Dec 19, 2012 2:00 PM by By Amy Norton
WEDNESDAY, Dec. 19 (HealthDay News) -- Gene therapy could offer a safe option for treating children with a rare degenerative brain disease, a preliminary study suggests.
The condition, known as Canavan disease, is caused by a mutation in the ASPA gene, which codes for an enzyme called aspartoacylase. Without that enzyme, a chemical known as N-acetylaspartic acid (NAA) builds up in the brain and prevents nerve cells from developing their normal protective sheath. Eventually, the brain degenerates into spongy tissue with fluid-filled spaces.
Canavan disease is rare, with an estimated 600 cases worldwide, according to Paola Leone, the lead researcher on the new study and an associate professor of cell biology at the University of Medicine and Dentistry of New Jersey in Stratford, N.J.
Both parents have to carry the mutated gene for a child to be affected, and the disease is most common among people of Ashkenazi Jewish heritage.
Babies born with Canavan disease never develop normal movement and thinking abilities. They have weak and stiff muscles, suffer seizures, and have problems eating and even supporting their head. (The disorder causes the head to become unusually large.)
Some children with Canavan disease live into their teens or 20s, but most die before their 10th birthday.
"Fifteen years ago, there was no hope for these children," Leone said.
Back in 2001, though, U.S. regulators gave researchers the go-ahead to study a gene therapy method developed by scientists at the University of North Carolina School of Medicine.
The tactic involved inserting a normal copy of the ASPA gene into a non-infectious virus. That gene-carrying virus, or vector, was then infused directly into the brains of children with Canavan disease, in an attempt to override the defective gene.
Over the course of a few years, the researchers treated 13 children in all, and about a decade later, all are still alive, Leone said.
In general, the gene therapy cut the children's brain levels of NAA (the chemical that goes out of control in Canavan), and slowed down their brain tissue degeneration. It also boosted their quality of life, Leone and her colleagues report in the Dec. 19 issue of the journal Science Translational Medicine.
That included small improvements in the children's muscle rigidity, sleep quality, ability to move and attentiveness. Some children started having fewer seizures.
Not all of the kids benefited equally, though, and age at treatment seems to be key.
Because no one knew how the gene therapy would work, the first several children who received it were older -- about 5 years old, on average -- and in a further state of brain degeneration. They showed the least improvement.
But as the trial continued, regulators let Leone's team treat younger children; the last few were 16 months old, on average, and included a 3-month-old. It was those younger children who showed the most benefit in terms of symptoms.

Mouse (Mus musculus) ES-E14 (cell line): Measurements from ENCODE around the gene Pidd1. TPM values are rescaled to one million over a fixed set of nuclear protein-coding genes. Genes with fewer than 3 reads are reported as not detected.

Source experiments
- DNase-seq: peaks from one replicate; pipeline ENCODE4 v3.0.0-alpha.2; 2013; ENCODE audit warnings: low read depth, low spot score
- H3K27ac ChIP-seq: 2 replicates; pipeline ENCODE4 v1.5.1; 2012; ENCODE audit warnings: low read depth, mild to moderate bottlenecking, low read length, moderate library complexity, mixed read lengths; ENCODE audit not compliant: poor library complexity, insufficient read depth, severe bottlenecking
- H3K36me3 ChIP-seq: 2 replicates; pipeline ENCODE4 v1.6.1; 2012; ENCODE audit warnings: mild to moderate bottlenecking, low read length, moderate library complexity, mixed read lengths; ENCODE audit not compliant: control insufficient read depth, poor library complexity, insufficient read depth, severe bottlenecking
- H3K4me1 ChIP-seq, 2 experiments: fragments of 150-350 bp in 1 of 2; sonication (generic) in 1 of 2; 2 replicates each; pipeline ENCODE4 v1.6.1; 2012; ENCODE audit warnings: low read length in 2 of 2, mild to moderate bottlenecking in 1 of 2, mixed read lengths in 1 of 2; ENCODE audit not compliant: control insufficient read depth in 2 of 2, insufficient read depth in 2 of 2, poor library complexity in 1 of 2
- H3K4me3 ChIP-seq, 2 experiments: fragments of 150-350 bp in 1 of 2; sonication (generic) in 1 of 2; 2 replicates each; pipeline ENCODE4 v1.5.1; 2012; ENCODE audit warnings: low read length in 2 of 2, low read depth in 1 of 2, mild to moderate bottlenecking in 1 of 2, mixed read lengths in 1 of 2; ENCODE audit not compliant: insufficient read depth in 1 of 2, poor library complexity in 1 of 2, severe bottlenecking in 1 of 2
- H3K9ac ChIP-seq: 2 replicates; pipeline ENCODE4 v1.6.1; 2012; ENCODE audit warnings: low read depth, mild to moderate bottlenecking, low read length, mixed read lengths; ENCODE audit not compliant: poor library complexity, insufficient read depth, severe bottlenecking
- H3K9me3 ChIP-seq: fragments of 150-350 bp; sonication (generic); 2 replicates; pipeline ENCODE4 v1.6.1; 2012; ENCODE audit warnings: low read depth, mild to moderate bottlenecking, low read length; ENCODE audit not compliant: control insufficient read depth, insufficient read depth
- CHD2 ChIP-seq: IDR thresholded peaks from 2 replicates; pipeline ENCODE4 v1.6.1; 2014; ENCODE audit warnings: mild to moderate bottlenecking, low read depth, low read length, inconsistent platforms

"The therapy should start as early in life as possible," Leone said.
Gene therapy, for any condition, is still experimental; no form of it is approved for use in the United States. The whole field suffered a huge setback in 1999, when a teenager participating in a clinical trial of gene therapy died from a severe immune system reaction to the cold virus used to deliver the gene.
The virus used in the current study was of a different type, considered unlikely to trigger an immune system response. None of the children had a serious immune reaction to the therapy -- though one child developed a fever and another a brain abscess after the initial surgery to infuse the gene.
"The safety findings, to me, are the most important part," said Dr. Maria Escolar, director of the program for the study of neurodevelopment in rare disorders at Children's Hospital of Pittsburgh.
The improvements in children's actual functioning were small, Escolar noted. And one problem, she said, is that there are no good "natural history" studies on kids with Canavan disease. That is, researchers don't fully understand the variance in how children with the disease naturally fare.
It's hard to know how much of the symptom improvement, and overall survival, was due to the gene therapy itself, Escolar said. Advances in how doctors care for kids' complications, such as pneumonia, might have affected survival rates.
Still, Escolar said, "the safety findings, alone, are a huge step forward."
Since this trial began, scientists have also made advances in the viral vectors that could be used for gene therapy. Better ones, that may not need to be directly infused into the brain, are under study in animals -- and close to being studied in humans, Escolar noted.
"Now this study needs to be repeated using better vectors, along with better natural history data," Escolar said.
Gene therapy is not the only approach to Canavan under study, said Morris Baslow, a scientist at the Nathan S. Kline Institute for Psychiatric Research in Orangeburg, N.Y.
Other research groups, he said, are trying to better understand how the chemical NAA works in the brain, and hopefully come up with other approaches to treat Canavan disease, including medications.
When it comes to gene therapy, Baslow agreed that it should start very early, soon after birth. He also said the "ideal" method would be to use a viral vector that specifically targets brain cells called oligodendrocytes -- which are responsible for making the protective sheaths around nerves.
Leone agreed that that type of vector would be better. But it doesn't exist yet.
Ultimately, a combination of therapies may be needed to best treat, or even cure, Canavan disease. "Our feeling is, in the future, gene therapy in association with medication that targets the metabolism of [brain] cells will be the cure," Leone said.
Learn more about Canavan disease from the Canavan Research Foundation.